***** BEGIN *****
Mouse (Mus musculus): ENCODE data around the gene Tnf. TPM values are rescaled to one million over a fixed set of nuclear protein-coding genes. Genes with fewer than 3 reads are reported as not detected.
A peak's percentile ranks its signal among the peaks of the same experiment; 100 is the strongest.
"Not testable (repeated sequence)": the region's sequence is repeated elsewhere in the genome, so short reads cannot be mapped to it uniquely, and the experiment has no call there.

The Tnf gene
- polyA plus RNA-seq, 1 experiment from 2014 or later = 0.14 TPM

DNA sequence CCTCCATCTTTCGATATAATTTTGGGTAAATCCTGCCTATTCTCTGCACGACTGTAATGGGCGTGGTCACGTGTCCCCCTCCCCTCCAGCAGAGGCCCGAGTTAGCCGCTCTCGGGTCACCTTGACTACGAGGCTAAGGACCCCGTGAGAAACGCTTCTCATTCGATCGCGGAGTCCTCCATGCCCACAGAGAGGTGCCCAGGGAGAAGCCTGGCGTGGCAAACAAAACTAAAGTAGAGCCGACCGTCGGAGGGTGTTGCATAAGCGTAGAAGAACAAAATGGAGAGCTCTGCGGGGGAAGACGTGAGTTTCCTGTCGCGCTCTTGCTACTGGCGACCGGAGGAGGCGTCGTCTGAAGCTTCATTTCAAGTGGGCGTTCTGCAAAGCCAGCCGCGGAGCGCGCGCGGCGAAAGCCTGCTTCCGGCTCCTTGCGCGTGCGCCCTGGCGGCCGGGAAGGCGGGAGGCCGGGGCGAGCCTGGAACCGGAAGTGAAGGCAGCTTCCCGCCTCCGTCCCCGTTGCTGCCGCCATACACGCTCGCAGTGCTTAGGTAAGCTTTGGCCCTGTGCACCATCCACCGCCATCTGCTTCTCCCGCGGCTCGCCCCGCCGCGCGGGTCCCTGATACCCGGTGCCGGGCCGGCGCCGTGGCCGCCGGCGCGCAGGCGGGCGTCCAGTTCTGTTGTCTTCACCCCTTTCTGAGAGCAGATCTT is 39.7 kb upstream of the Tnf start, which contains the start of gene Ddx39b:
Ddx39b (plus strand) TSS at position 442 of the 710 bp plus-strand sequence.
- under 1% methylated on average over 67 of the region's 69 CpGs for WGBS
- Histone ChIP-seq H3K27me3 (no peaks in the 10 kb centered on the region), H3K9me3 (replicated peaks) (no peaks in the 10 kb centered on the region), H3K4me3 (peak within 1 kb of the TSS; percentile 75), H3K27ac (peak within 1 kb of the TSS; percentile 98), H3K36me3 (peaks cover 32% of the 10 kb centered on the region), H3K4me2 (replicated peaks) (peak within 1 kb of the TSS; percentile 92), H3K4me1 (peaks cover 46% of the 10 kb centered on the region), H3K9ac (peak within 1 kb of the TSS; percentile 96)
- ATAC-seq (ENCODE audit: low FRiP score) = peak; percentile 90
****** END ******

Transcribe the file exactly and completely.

Mouse (Mus musculus): ENCODE data around the gene Tnf. TPM values are rescaled to one million over a fixed set of nuclear protein-coding genes. Genes with fewer than 3 reads are reported as not detected.
A peak's percentile ranks its signal among the peaks of the same experiment; 100 is the strongest.
"Not testable (repeated sequence)": the region's sequence is repeated elsewhere in the genome, so short reads cannot be mapped to it uniquely, and the experiment has no call there.

The Tnf gene
- polyA plus RNA-seq, 1 experiment from 2014 or later = 0.14 TPM

DNA sequence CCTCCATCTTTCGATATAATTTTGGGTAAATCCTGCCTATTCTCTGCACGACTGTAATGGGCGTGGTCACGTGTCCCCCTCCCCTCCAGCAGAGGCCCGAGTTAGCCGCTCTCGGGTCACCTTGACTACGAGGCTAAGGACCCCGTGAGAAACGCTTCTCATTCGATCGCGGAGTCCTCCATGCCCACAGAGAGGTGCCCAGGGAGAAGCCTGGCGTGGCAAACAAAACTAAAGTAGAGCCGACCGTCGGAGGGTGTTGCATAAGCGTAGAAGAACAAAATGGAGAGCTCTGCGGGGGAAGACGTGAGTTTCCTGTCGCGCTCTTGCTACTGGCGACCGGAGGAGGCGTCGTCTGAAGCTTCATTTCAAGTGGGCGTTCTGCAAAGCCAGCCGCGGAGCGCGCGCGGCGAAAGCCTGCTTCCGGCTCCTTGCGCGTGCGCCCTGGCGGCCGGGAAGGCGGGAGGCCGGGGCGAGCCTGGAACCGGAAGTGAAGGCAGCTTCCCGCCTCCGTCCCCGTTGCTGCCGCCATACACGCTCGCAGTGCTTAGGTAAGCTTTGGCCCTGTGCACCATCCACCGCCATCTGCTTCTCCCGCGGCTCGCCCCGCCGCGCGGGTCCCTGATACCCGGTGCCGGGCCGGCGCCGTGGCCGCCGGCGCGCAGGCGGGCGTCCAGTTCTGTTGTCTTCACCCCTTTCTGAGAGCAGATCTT is 39.7 kb upstream of the Tnf start, which contains the start of gene Ddx39b:
Ddx39b (plus strand) TSS at position 442 of the 710 bp plus-strand sequence.
- under 1% methylated on average over 67 of the region's 69 CpGs for WGBS
- Histone ChIP-seq H3K27me3 (no peaks in the 10 kb centered on the region), H3K9me3 (replicated peaks) (no peaks in the 10 kb centered on the region), H3K4me3 (peak within 1 kb of the TSS; percentile 75), H3K27ac (peak within 1 kb of the TSS; percentile 98), H3K36me3 (peaks cover 32% of the 10 kb centered on the region), H3K4me2 (replicated peaks) (peak within 1 kb of the TSS; percentile 92), H3K4me1 (peaks cover 46% of the 10 kb centered on the region), H3K9ac (peak within 1 kb of the TSS; percentile 96)
- ATAC-seq (ENCODE audit: low FRiP score) = peak; percentile 90